The topics covered in this chapter can be summarized as follows:
|16.1 Glacial Periods in Earth’s History||There have been many glaciations in Earth’s distant past, the oldest known starting around 2,400 Ma. The late Proterozoic “Snowball Earth” glaciations were thought to be sufficiently intense to affect the entire planet. The current glacial period is known as the Pleistocene Glaciation, and while it was much more intense 20,000 years ago than it is now, we are still in the middle of it. The periodicity of the Pleistocene glaciations is related to subtle changes in Earth’s orbital characteristics, which are exaggerated by a variety of positive feedback processes.|
|16.2 How Glaciers Work||The two main types of glaciers are continental glaciers, which cover large parts of continents, and alpine glaciers, which occupy mountainous regions. Ice accumulates at higher elevations—above the equilibrium line—where the snow that falls in winter does not all melt in summer. In continental glaciers, ice flows outward from where it is thickest. In alpine glaciers, ice flows downslope. At depth in the glacier ice, flow is by internal deformation, but glaciers that have liquid water at their base can also flow by basal sliding. Crevasses form in the rigid surface ice in places where the lower plastic ice is changing shape.|
|16.3 Glacial Erosion||Glaciers are important agents of erosion. Continental glaciers tend to erode the land surface into flat plains, while alpine glaciers create a wide variety of different forms. The key feature of alpine glacial erosion is the U-shaped valley. Arêtes are sharp ridges that form between two valleys, and horns form where a mountain is glacially eroded on at least three sides. Because tributary glaciers do not erode as deeply as main-valley glaciers, hanging valleys exist where the two meet. On a smaller scale, both types of glaciers form drumlins, roches moutonées, and glacial grooves or striae.|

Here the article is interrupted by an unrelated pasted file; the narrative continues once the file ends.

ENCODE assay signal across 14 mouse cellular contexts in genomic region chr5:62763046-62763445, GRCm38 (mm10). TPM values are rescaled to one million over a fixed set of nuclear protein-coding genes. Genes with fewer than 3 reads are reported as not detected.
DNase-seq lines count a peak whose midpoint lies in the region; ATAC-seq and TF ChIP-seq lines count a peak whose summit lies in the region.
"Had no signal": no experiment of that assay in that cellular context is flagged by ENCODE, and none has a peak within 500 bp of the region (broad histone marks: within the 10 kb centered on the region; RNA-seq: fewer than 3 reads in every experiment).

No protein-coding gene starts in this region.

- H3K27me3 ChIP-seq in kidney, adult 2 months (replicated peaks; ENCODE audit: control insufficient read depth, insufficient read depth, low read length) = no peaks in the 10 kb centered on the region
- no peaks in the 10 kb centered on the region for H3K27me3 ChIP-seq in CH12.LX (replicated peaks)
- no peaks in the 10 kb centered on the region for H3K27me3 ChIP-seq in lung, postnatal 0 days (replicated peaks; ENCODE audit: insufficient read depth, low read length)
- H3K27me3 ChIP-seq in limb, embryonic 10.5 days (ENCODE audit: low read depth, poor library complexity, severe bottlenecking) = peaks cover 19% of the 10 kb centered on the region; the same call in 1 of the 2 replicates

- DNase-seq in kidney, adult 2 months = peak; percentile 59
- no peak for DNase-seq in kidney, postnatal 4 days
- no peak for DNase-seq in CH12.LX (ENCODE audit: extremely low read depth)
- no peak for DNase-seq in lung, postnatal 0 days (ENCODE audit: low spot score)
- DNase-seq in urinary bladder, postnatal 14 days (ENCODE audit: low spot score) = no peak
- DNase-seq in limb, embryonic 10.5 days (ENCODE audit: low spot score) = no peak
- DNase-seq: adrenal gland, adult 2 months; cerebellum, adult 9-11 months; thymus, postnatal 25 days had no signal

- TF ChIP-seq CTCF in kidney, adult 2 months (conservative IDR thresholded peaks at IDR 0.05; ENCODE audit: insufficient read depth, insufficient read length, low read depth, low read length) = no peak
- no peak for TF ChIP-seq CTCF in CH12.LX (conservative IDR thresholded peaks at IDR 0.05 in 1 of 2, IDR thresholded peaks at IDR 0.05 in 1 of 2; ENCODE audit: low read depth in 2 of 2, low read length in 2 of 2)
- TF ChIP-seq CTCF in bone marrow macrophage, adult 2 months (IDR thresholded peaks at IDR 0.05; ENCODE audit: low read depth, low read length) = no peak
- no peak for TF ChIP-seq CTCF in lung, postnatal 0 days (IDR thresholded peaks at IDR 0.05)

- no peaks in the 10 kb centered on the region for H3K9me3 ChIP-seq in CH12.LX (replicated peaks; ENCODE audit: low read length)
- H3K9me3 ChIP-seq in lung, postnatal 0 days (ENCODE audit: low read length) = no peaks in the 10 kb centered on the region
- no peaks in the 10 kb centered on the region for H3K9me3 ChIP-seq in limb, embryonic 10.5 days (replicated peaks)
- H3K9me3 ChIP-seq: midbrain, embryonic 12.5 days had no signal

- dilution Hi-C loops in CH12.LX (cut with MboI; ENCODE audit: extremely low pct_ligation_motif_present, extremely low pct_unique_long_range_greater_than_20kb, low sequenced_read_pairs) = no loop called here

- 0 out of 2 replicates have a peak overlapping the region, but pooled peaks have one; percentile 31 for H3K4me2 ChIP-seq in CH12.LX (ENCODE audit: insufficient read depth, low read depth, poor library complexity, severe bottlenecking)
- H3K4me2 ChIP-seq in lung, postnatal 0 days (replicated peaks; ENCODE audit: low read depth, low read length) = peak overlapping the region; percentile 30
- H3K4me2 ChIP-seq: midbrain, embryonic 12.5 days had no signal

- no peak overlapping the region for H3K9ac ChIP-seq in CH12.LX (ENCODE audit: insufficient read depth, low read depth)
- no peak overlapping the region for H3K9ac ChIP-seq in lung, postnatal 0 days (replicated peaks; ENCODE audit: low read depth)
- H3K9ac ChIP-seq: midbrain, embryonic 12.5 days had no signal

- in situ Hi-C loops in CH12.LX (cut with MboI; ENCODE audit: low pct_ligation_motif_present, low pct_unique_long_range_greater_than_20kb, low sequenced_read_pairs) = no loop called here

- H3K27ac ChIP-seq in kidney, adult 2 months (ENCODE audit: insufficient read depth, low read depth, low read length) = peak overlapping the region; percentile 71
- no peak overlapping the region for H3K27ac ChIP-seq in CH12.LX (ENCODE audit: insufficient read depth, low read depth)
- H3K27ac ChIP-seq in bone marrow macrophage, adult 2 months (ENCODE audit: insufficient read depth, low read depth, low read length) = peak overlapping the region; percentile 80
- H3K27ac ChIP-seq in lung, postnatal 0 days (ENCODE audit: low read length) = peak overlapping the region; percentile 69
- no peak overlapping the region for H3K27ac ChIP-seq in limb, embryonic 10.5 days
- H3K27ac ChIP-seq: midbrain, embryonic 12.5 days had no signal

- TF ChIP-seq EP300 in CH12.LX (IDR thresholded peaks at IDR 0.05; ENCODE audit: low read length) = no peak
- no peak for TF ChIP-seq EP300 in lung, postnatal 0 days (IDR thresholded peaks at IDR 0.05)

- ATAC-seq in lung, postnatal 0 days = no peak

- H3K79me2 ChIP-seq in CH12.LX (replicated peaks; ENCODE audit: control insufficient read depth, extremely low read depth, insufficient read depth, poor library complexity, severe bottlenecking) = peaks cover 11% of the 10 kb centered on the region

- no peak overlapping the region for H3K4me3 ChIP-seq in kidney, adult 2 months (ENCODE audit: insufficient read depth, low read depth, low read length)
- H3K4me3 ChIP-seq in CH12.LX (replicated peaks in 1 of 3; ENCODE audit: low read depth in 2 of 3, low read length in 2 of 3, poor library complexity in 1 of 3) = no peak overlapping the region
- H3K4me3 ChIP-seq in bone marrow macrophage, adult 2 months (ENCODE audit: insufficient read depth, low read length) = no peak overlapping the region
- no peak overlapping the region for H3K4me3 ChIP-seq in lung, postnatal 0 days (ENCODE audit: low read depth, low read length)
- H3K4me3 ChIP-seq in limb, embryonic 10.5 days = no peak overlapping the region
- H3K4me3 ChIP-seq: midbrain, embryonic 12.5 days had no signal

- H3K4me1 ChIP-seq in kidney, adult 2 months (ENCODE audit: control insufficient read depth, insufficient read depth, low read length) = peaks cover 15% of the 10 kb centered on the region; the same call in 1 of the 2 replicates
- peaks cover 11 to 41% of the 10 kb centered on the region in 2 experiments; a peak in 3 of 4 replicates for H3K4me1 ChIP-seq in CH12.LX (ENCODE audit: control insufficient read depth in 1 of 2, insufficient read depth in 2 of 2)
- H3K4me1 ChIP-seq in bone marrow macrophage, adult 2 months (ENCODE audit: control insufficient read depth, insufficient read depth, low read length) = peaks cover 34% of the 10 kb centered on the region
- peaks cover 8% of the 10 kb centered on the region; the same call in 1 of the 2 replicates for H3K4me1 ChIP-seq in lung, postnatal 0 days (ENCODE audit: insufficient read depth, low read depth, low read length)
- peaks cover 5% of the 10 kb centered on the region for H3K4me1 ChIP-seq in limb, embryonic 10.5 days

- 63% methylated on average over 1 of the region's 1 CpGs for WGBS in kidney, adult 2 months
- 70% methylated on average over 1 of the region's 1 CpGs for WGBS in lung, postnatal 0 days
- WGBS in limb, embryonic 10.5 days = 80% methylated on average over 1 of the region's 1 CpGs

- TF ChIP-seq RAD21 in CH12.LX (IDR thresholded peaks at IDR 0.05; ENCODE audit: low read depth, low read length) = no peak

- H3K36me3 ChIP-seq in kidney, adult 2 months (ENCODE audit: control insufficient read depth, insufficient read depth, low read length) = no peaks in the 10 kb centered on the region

|16.4 Glacial Deposition||Glacial deposits are quite varied, as materials are transported and deposited in a variety of different ways in a glacial environment. Sediments that are moved and deposited directly by ice are known as till. Glaciofluvial sediments are deposited by glacial streams, either forming eskers or large proglacial plains known as sandurs. Glaciolacustrine and glaciomarine sediments originate within glaciers and are deposited in lakes and the ocean respectively.|
See Appendix 2 for answers to Review Questions.
- Why are the Cryogenian glaciations called Snowball Earth?
- Earth cooled dramatically from the end of the Paleocene until the Holocene. Describe some of the geological events that contributed to that cooling.
- When and where was the first glaciation of the Cenozoic?
- Describe the extent of the Laurentide Ice Sheet during the height of the last Pleistocene glacial period.
- In an alpine glacier, the ice flows down the slope of the underlying valley. Continental glaciers do not have a sloped surface to flow down. What feature of a continental glacier facilitates its flow?
- What does the equilibrium line represent in a glacier? Explain.
- Which of the following is more important to the growth of a glacier: very cold winters or relatively cool summers? Explain.
- Describe the relative rates of ice flow within the following parts of a glacier: (a) the bottom versus the top and (b) the edges versus the middle. Explain.
- What condition is necessary for basal sliding to take place?
- Why do glaciers carve U-shaped valleys, and how does a hanging valley form?
- A horn is typically surrounded by cirques. What is the minimum number of cirques you would expect to find around a horn?
- A drumlin and a roche moutonée are both streamlined glacial erosion features. How do they differ in shape?
- Four examples of glacial sediments are shown here. Describe the important characteristics (e.g., sorting, layering, grain-size range, grain shape, sedimentary structures) of each one and give each a name (choose from glaciofluvial, glaciolacustrine, lodgement till, ablation till, and glaciomarine).
- Figure A: © Steven Earle. CC BY.